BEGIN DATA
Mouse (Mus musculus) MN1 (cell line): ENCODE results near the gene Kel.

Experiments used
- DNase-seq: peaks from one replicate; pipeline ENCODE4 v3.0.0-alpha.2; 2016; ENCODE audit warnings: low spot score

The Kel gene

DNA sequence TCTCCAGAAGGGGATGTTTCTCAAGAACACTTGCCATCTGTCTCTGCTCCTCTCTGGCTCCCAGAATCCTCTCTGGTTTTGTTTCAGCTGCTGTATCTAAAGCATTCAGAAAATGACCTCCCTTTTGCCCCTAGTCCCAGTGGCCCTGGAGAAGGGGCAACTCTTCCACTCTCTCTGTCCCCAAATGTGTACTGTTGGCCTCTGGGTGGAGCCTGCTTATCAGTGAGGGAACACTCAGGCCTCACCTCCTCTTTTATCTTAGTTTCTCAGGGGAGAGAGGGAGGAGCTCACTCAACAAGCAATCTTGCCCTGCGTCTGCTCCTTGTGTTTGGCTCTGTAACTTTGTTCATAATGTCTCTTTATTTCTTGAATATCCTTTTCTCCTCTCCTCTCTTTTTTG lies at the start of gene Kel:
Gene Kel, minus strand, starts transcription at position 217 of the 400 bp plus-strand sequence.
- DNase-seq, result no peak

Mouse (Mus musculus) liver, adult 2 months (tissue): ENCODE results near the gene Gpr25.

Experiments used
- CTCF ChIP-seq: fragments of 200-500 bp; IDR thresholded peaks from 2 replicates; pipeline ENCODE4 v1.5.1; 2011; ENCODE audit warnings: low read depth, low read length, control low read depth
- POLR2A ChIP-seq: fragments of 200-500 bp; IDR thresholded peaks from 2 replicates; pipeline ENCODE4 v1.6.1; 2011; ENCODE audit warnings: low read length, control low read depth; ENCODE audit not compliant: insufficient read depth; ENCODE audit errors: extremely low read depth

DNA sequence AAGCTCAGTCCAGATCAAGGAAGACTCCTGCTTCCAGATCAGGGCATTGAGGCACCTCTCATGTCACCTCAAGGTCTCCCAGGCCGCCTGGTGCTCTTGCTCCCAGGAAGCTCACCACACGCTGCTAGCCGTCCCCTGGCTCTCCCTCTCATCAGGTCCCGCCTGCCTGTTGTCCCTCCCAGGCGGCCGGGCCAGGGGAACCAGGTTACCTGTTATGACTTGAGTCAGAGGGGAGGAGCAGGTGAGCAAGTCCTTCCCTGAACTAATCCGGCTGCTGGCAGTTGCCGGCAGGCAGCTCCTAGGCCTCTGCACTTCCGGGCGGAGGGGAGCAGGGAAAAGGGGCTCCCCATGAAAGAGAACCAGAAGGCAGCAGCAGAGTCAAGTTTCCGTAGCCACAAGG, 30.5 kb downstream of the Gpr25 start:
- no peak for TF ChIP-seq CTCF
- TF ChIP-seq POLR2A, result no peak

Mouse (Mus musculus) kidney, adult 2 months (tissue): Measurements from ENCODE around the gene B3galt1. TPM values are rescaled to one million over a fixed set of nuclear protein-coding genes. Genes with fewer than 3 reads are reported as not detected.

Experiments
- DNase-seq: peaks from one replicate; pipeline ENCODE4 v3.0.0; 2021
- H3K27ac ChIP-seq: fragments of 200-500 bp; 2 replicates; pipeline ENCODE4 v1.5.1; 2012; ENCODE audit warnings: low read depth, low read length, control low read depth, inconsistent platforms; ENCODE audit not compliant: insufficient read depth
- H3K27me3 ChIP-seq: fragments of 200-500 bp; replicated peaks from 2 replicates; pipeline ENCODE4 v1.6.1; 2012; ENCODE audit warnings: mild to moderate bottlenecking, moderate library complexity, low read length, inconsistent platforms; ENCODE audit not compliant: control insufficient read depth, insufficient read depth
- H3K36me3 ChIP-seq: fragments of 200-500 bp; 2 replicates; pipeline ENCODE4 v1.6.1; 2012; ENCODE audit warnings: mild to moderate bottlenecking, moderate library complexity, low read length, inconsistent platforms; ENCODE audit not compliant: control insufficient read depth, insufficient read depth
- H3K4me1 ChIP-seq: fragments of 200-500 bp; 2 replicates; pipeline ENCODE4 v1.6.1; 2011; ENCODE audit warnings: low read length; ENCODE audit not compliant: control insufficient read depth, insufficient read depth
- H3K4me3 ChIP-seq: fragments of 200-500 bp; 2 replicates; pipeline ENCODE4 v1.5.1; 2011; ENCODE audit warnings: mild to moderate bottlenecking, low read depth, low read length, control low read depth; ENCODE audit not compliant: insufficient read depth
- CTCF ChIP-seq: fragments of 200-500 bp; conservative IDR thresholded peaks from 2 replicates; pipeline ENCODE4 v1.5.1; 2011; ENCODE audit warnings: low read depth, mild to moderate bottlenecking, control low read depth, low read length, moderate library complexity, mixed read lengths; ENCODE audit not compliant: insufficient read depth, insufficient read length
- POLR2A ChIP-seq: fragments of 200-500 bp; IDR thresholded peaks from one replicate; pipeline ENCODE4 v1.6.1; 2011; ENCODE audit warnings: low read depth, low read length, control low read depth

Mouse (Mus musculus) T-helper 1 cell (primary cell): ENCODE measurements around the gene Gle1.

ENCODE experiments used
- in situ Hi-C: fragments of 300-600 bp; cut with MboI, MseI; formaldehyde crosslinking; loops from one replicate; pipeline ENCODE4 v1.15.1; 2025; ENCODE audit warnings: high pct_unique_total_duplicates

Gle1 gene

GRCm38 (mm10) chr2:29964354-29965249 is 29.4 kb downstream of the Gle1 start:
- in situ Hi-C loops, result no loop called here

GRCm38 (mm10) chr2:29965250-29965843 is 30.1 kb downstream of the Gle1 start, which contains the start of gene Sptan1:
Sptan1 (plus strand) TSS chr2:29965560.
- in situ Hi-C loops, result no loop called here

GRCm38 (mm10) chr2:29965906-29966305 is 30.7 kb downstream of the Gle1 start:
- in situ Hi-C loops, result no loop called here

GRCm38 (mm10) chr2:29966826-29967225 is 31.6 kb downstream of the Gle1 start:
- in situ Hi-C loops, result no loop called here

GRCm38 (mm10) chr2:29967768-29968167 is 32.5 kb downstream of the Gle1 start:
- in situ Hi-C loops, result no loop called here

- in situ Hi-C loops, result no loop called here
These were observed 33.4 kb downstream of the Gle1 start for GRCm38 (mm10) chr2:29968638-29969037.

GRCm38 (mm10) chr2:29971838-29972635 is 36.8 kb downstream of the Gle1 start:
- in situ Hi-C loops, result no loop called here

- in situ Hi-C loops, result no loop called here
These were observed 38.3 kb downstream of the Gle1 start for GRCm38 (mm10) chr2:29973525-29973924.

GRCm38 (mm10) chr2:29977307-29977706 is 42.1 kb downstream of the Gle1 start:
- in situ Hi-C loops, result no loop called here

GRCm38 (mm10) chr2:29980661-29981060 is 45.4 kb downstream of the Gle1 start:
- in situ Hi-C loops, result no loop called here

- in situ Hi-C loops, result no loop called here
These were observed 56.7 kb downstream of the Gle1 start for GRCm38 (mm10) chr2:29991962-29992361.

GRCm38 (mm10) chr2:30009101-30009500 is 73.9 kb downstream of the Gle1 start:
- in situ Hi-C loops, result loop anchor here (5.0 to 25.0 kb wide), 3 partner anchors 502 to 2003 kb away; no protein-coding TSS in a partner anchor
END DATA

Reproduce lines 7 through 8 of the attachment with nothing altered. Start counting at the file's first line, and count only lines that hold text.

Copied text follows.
- DNase-seq, result no peak

Mouse (Mus musculus) liver, adult 2 months (tissue): ENCODE results near the gene Gpr25.